May You Get Un-Busy
By Peggie Arvidson
May You Get Un-Busy
I’ve spent my life around busy people. In my 20s I thought that meant that to be worthy and successful, I too, should be busy. I took this constant busy-ness to mean that I was doing important things. My to-do list never ended. I joked – heck – I bragged that crossing the last thing off my to-do list would mean that I was ready to die and that at the rate I was going I would live forever.
In a state of constant motion, you can buy into the illusion that you’re in control, right? Going from work to the gym to pick up the kids to making dinner to following up on emails and calls and getting the kids ready for bed before crawling into bed with your partner to watch the Late Show gives you a sense that you’re doing something. That what you’re doing is important and worthwhile and that if you didn’t do it things would fall out of control.
Eventually there’s a breaking point.
For me the breaking point started as a nearly imperceptible fissure that grew over the years to a full-blown disease. By the time I was hospitalized I was mostly in a state of berating myself for not being able to get things done because my body was cursing me and not participating in my 24/7 march for control.
The good news is that I had already started studying and learning about the mind-body connection. It was, of course, just another way of DOING SOMETHING but I convinced myself that it was for a higher cause and therefore it was somehow more worthy than my old way of constantly doing active stuff.
I convinced myself that by studying the mind-body-spirit connection I was shaking off the veil of numbness and distraction that came from all my consumerism and mindless tending of to-do lists. I apologize profusely for all of you who came into my orbit during that time, sanctimony really doesn’t look good on me.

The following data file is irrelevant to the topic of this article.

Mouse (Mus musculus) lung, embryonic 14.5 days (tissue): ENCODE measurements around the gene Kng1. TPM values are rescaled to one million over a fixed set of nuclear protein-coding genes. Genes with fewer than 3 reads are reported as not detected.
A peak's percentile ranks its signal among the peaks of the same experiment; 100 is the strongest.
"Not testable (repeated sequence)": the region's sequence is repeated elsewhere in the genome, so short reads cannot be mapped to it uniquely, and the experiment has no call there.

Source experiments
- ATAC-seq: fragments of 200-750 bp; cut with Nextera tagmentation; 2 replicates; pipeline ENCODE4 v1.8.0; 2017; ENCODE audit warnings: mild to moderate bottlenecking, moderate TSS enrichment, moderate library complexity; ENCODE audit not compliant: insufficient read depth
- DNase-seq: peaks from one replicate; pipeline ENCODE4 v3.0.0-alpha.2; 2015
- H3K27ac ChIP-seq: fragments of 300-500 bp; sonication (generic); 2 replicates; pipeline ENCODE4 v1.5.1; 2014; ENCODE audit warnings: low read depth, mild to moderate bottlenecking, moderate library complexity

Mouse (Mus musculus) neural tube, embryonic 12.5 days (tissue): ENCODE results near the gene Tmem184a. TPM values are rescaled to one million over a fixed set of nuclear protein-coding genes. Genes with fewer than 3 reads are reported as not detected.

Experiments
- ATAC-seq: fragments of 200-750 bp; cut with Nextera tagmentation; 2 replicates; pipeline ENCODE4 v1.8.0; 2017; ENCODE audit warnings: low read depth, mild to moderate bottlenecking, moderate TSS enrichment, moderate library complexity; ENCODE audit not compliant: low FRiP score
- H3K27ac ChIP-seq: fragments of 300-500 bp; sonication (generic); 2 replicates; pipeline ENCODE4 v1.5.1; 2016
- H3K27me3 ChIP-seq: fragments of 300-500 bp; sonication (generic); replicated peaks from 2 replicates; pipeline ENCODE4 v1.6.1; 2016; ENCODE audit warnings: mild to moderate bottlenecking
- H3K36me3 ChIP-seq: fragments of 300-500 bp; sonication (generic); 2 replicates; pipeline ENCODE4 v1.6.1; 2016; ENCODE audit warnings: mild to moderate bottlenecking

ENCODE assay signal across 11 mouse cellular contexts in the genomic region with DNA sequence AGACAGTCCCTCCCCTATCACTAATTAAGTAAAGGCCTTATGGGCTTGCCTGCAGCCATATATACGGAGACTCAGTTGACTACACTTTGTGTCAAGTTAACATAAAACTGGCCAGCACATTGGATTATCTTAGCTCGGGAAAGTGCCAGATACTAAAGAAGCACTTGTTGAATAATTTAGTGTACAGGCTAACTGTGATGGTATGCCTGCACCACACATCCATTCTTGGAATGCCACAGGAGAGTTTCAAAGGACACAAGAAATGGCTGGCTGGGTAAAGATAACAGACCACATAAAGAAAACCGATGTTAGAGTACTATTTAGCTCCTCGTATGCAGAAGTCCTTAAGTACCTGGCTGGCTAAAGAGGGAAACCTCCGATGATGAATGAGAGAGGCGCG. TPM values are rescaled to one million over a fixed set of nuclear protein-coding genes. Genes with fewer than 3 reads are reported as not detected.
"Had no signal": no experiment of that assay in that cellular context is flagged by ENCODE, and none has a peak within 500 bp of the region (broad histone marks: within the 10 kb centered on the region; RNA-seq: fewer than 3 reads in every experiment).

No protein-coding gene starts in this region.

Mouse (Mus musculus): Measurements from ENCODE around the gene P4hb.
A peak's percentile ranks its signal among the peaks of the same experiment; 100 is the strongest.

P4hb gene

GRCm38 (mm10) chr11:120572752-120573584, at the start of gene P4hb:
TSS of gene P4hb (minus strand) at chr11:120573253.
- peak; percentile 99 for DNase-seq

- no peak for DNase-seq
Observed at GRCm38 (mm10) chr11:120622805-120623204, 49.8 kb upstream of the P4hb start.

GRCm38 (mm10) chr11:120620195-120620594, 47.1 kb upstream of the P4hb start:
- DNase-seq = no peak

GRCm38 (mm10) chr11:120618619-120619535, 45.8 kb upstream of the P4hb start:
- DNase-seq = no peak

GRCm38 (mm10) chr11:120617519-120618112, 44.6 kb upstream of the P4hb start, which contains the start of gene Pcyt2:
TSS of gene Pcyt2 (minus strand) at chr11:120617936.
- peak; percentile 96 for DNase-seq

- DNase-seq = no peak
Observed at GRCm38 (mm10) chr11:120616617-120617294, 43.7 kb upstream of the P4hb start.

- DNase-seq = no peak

Hospitalized the second time in 3 months and I finally gave up. I wrote in my journal that I was done fighting and trying to fix myself and my illness. I was tired of trying to figure out what to eat, what to change in my mindset and how to move through the world so I didn’t have to suffer painful and often embarrassing symptoms anymore.
That’s when I got the clear message that I was to stop doing all the things and start listening.
During that hospital stay I didn’t bring 20 books and a laptop. I was fed up with research and conflicting findings and trying one eating plan after another only to end up back in the hospital bed receiving another 5 pints of blood.
My body was showing me that I had no choice but to be still.
This wasn’t about being still – on a yoga mat – in a particular meditation – or with any specific intention. This was all about being empty so that I could be present in the moment.
After I was done with my inner tantrum, I realized that this was the true meaning of BEING. Being empty doesn’t mean that I’m void of meaning, rather it means that I’m open to all meaning. What happens in that stillness is that all the things I thought I could outrun by doing come rushing in. (What? You thought I was going to tell you that being still and empty ascended me to perfect enlightenment? Oh Girl, No.) Everything that I was trying to outrun – my fears of not being enough for anyone to love deeply, my deep-seated sadness about being abandoned, the crappy things I’d done and said to other people throughout my life – came crashing over me. As I stood there feeling those waves come in, I learned that they wash out nearly as quickly as they come in. At first, I was very uncomfortable, like my first foray into the ocean, but then, as time passed in stillness, I recognized the rhythm of the waves and the repetition moved into a steady lullaby and I started to heal.
I was released from the hospital and made a commitment to myself to pay attention to what was happening in the “background.” Before getting sick, the emotional waves of my life had been pushed to the background, running non-stop, while I did my best to ignore it all by doing, doing, doing.
I spend my life surrounded by busy people. Often, I feel lazy in comparison. I get caught up in the busy sometimes. Before long I hear that small voice inside that reminds me to be still. Now I know that being still is not something to run from and bury under tasks, instead it is the thing that lets the lies I’ve told myself about myself come to light. In the light they have the power to help me heal myself.